BIC BRUSSELS — The Brussels Office of the Bahá’í International Community (BIC) has released a statement titled Towards a Sustainable Food System, which explores the implications of the principle of the oneness of humanity for improving global food security.
The BIC presented its statement to the Ministers of Agriculture at the European Union (EU) who had gathered in the Czech Republic to discuss policies relating to food production and distribution.
The discussions at that gathering, reads the statement, “provide a timely opportunity for the discourse to… address systemic challenges,” highlighting the need for analysis to account for the broader impact of EU agricultural policies not just in Europe, but throughout the world.
The BIC proposes, in its statement, that widening participation in decision-making processes “must be understood not merely as negotiation aimed at producing a tolerable consensus, but as a collective investigation into what sustainable food systems entail, in which all meaningfully engage and to which all contribute.”
This approach has formed the basis of the BIC’s own contribution to the discourse on food security, as the three BIC Offices in Addis Ababa, Brussels, and Geneva periodically bring together officials, diverse social actors, and civil society organizations in Europe and Africa—where EU policies have notable impact—for a collective exploration of pressing issues.
Recent discussions held by the BIC have examined topics such as the relationship between agricultural policies, rural sustainability, and the causes of migration. These conversations are showing that when issues are explored in light of the principle of oneness, participants are better able to consider the impact of their decisions and actions not only on their own surroundings but on the whole of humanity.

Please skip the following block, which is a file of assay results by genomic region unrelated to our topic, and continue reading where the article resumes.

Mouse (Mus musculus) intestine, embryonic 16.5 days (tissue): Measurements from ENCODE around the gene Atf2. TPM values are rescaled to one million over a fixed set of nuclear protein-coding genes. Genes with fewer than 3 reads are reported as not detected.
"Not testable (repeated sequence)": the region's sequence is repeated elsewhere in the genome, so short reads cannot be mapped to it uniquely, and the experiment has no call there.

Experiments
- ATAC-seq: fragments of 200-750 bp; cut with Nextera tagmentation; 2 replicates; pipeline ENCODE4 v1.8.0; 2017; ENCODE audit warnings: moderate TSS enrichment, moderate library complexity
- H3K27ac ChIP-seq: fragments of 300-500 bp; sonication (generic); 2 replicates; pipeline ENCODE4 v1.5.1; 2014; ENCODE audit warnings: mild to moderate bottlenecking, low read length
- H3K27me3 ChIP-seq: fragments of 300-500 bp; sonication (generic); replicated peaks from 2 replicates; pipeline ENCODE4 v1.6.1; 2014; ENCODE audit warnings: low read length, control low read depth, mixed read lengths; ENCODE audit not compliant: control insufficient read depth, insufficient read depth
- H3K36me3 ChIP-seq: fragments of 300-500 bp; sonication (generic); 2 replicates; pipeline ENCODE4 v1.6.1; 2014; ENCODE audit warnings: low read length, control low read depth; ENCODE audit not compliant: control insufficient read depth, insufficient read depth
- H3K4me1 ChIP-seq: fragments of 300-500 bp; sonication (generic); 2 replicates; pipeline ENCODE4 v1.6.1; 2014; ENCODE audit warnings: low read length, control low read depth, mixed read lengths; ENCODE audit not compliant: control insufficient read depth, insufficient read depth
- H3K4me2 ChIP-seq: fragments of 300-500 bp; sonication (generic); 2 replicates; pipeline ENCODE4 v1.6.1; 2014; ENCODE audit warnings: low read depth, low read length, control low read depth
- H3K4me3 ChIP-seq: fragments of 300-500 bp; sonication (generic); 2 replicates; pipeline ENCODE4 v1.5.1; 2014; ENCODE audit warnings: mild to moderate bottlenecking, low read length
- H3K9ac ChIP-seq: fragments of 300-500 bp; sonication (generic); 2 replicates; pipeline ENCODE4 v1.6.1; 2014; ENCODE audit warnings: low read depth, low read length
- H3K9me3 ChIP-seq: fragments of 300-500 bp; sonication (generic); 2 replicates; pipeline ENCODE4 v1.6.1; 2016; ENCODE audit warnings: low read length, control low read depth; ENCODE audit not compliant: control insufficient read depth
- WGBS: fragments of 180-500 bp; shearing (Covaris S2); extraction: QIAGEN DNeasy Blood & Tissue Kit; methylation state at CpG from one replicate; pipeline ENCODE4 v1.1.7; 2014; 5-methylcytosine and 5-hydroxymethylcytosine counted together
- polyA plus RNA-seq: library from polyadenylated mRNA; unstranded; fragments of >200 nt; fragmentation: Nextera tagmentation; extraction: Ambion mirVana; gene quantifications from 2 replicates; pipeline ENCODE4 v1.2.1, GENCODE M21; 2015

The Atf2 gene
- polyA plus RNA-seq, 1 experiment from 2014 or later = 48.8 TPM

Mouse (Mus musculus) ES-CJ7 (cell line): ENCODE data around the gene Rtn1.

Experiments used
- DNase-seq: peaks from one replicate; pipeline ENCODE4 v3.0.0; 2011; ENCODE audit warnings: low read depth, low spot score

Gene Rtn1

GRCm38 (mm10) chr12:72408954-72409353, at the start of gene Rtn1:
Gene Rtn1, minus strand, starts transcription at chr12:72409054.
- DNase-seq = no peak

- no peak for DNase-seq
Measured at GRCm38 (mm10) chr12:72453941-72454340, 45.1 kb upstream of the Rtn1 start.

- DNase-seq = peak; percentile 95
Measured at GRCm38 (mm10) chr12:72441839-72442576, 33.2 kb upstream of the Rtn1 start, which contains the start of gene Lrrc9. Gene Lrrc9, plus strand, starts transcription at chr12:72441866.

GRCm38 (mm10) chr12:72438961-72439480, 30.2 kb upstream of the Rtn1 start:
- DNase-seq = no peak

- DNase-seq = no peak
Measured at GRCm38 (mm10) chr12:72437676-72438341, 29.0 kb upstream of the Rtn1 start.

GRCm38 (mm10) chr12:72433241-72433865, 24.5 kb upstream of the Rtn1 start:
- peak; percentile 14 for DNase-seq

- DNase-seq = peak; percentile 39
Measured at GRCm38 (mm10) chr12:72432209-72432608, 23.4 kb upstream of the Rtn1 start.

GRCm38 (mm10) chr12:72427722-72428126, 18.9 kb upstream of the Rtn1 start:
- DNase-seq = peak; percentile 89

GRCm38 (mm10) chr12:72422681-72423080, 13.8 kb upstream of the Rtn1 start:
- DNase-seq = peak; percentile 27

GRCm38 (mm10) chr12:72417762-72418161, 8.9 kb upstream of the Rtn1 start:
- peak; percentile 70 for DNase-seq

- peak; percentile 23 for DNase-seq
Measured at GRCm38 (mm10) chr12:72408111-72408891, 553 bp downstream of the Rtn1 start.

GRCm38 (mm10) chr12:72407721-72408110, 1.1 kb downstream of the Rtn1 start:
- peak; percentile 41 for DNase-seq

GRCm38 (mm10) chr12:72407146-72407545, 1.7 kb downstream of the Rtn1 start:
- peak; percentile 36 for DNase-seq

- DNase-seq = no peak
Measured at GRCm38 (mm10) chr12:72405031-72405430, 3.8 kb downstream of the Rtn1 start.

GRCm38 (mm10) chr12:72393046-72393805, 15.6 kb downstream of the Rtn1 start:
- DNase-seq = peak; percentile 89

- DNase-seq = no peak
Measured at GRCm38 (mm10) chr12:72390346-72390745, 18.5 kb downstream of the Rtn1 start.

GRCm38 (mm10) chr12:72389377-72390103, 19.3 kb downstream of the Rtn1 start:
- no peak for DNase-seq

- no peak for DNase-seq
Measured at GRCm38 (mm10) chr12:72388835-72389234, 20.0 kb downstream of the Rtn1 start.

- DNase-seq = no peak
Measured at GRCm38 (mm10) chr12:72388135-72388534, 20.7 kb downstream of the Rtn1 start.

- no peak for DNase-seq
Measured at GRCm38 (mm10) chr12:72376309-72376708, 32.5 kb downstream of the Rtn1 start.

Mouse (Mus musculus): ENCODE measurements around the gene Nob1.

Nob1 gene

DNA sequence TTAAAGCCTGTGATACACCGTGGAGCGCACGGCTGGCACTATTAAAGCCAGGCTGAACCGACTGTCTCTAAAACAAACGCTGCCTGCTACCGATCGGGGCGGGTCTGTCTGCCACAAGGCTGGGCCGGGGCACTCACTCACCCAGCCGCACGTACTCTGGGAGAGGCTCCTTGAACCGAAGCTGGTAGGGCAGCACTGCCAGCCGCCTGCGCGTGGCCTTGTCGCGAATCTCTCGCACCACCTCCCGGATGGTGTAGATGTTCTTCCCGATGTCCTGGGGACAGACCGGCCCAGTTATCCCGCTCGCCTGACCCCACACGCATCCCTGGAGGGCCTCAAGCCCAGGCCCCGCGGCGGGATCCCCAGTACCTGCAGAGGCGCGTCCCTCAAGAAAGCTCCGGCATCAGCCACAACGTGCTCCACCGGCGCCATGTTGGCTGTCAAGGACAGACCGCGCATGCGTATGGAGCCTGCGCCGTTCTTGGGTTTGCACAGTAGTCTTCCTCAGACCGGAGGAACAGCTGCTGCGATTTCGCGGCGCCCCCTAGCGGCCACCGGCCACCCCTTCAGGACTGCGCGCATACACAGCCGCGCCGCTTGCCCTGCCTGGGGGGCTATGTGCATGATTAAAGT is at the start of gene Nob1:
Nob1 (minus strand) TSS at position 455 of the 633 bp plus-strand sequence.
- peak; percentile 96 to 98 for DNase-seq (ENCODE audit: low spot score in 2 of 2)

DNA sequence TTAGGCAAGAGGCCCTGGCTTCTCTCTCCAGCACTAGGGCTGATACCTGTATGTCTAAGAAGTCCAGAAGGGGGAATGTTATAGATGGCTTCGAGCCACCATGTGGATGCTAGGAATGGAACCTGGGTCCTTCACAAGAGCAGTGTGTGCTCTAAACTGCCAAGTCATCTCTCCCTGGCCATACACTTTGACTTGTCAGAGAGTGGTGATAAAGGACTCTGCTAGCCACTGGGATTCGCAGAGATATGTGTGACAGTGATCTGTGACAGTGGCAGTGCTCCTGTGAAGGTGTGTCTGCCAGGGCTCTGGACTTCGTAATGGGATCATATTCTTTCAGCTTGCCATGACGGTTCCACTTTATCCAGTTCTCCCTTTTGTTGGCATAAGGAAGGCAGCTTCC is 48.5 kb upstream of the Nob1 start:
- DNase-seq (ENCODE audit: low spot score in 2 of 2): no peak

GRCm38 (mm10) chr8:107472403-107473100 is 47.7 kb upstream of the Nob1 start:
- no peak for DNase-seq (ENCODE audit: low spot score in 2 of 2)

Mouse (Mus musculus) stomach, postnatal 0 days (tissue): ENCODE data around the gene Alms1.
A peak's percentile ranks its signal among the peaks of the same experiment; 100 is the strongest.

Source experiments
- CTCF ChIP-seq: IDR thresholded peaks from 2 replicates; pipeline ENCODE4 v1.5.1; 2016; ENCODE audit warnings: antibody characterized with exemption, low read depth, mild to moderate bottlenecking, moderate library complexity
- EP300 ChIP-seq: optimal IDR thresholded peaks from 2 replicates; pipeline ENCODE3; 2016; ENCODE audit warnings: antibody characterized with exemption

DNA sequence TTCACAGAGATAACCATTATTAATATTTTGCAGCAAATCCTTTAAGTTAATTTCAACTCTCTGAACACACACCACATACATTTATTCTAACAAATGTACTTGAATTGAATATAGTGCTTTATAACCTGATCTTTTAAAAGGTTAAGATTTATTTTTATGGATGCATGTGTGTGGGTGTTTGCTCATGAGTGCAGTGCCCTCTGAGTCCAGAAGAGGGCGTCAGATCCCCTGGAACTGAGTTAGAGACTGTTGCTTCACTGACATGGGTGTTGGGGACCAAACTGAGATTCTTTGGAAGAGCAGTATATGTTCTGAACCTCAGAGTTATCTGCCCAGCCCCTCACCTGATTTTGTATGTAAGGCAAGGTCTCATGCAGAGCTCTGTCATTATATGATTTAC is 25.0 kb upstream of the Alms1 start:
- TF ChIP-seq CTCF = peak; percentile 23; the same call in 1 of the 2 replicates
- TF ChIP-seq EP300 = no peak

Other efforts of the BIC in this area include a statement titled The First Active Agent in Human Society: Putting Farmers at the Heart of Food Security Policy, exploring how knowledge generated about food production by farmers and communities at the local level can inform international policies on food and agriculture.
Rachel Bayani of the Brussels Office says: “The world is in need of a food system that is sustainable, non-exploitative, and provides for all of humanity. No single actor and no single continent currently possess all the insights that would allow for a food system to be placed on a solid foundation.
“What we need is a collective inquiry and learning process where peoples from all regions of the world, from researchers to farmers, think about this challenge together and are connected to discussions where meaningful decisions are being made about food systems.”
The Brussels Office will be hosting a number of events in the coming months to explore the new statement further with social actors and officials concerned with the question of food security.